UPDATE: Sept. 7, 2021: Conti affiliates are using ProxyShell exploits to target organizations during ransomware attacks, according to Sophos research.
ProxyShell evolved from earlier ProxyLogon attacks and has been observed in recent ransomware attacks, including those used during deployment of the LockFile ransomware, according to Sophos. In the ransomware attacks, dwell times accelerated from what previously took weeks to hours or even faster.
Meanwhile, researchers at Mandiant responded to ProxyShell exploitation activity, linked to threat actor UNC2980, involving a U.S.-based university in August, according to a blog posted on Friday. The threat actor was observed exploiting CVE-2021-34473, CVE-2021-34523 and CVE-2021-31207 to upload webshells.
UPDATE: Aug. 26, 2021: Microsoft updated its Exchange server guidance, urging users to install the latest security updates. Customers are protected if they have installed either the May 2021 or the July 2021 updates, Microsoft said.
Huntress, with the help of security researcher Florian Roth, found evidence of configuration file modification before August in some of the hidden webshells in Exchange. Those modifications predate the previous ProxyShell timeline, Huntress said.
Months after a nation-state linked campaign against Microsoft Exchange led to malicious exploits against tens of thousands of devices, threat actors are exploiting vulnerabilities known as ProxyShell, in order to install backdoors and enable remote code execution on vulnerable machines, researchers found.
Malicious cyber actors are actively exploiting three vulnerabilities, CVE-2021-34473, CVE-2021-34523 and CVE-2021-31207, the Cybersecurity and Infrastructure Security Agency said Saturday. CISA urged organizations to identify vulnerable systems and immediately apply a Microsoft security update from May 2021.
Huntress Labs data shows the number of unpatched and vulnerable servers has dropped from about 1,900 over the weekend to about 1,764. But the number of compromised servers and incident reports has risen from about 100 to 300, according to John Hammond, senior security researcher at Huntress. Coinciding with the attack, the security firm is now seeing crypto mining activity dubbed WannaMine and ransomware activity from a new group identified as LockFile.
At the BlackHat 2021 conference earlier this month, Orange Tsai, principal security researcher at DevCore, highlighted the new attack surface on Microsoft Exchange. Eight vulnerabilities, dating back to January of this year, were linked to the new attack surface on Microsoft Exchange and chained into three attacks: ProxyLogon, ProxyOracle and ProxyShell.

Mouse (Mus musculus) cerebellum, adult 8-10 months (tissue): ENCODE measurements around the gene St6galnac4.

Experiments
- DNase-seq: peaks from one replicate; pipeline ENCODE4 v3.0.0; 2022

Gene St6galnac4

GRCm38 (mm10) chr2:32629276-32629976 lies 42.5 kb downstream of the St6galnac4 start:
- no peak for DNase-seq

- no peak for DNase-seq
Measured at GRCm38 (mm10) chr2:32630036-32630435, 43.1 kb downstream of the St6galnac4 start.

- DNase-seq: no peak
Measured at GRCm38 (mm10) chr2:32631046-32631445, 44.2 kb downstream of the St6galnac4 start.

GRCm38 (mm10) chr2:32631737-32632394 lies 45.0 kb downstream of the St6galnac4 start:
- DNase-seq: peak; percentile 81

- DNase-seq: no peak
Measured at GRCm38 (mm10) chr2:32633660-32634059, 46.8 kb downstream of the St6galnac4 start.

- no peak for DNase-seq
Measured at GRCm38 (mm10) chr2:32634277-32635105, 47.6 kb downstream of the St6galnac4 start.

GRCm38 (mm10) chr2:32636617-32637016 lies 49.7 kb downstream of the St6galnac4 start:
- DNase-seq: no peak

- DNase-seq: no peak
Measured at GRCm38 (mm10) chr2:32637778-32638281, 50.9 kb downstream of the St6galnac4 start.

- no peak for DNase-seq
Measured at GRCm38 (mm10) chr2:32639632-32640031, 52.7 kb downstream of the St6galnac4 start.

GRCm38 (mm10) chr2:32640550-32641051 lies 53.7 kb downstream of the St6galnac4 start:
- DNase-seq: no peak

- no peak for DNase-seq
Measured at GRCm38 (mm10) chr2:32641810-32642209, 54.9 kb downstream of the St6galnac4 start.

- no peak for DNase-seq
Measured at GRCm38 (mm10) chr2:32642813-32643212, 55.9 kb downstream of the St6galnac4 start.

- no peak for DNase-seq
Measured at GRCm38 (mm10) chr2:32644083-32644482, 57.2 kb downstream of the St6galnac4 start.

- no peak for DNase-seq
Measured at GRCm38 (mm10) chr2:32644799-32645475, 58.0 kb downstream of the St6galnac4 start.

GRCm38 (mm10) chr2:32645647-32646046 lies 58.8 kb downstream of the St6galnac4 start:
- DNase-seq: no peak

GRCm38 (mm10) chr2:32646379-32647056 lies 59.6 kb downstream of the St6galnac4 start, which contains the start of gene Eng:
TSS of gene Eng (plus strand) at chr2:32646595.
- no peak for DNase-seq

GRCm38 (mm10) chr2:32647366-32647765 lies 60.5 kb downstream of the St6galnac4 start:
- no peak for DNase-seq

ProxyLogon was first disclosed on March 2 and is linked to the Hafnium campaign associated with the attacks against Microsoft Exchange.
The new ProxyShell attacks should not be confused with the ProxyLogon attacks seen during March, Hammond said. However, a similar indicator of compromise occurs in the presence of a malicious .ASPX webshell in the Exchange server’s public web directory.
"Mandiant has recently observed ProxyShell exploitation across a range of customers and industries," Stuart McKenzie, senior vice president, Mandiant Consulting, EMEA, said via email. "In particular, it is being used by attackers to create webshells on vulnerable systems."
A number of security researchers have developed and released proof of concept code, McKenzie said. That has made it even more difficult to attribute the ProxyShell activity to any one group of threat actors.
"This means that any group could be leveraging the exploit and organizations who have not patched are vulnerable to attack," McKenzie said. "The patch rates of ProxyShell are low and we would urge companies to apply patches as quickly as possible."
Microsoft officials urged customers to apply security updates released following the Hafnium attacks.
"We released security updates to help keep our customers safe and protected against this attack technique," Microsoft told Cybersecurity Dive via email. "We recommend that customers adopt a strategy to ensure they are running supported versions of software and promptly install security updates as soon as possible after each monthly security release."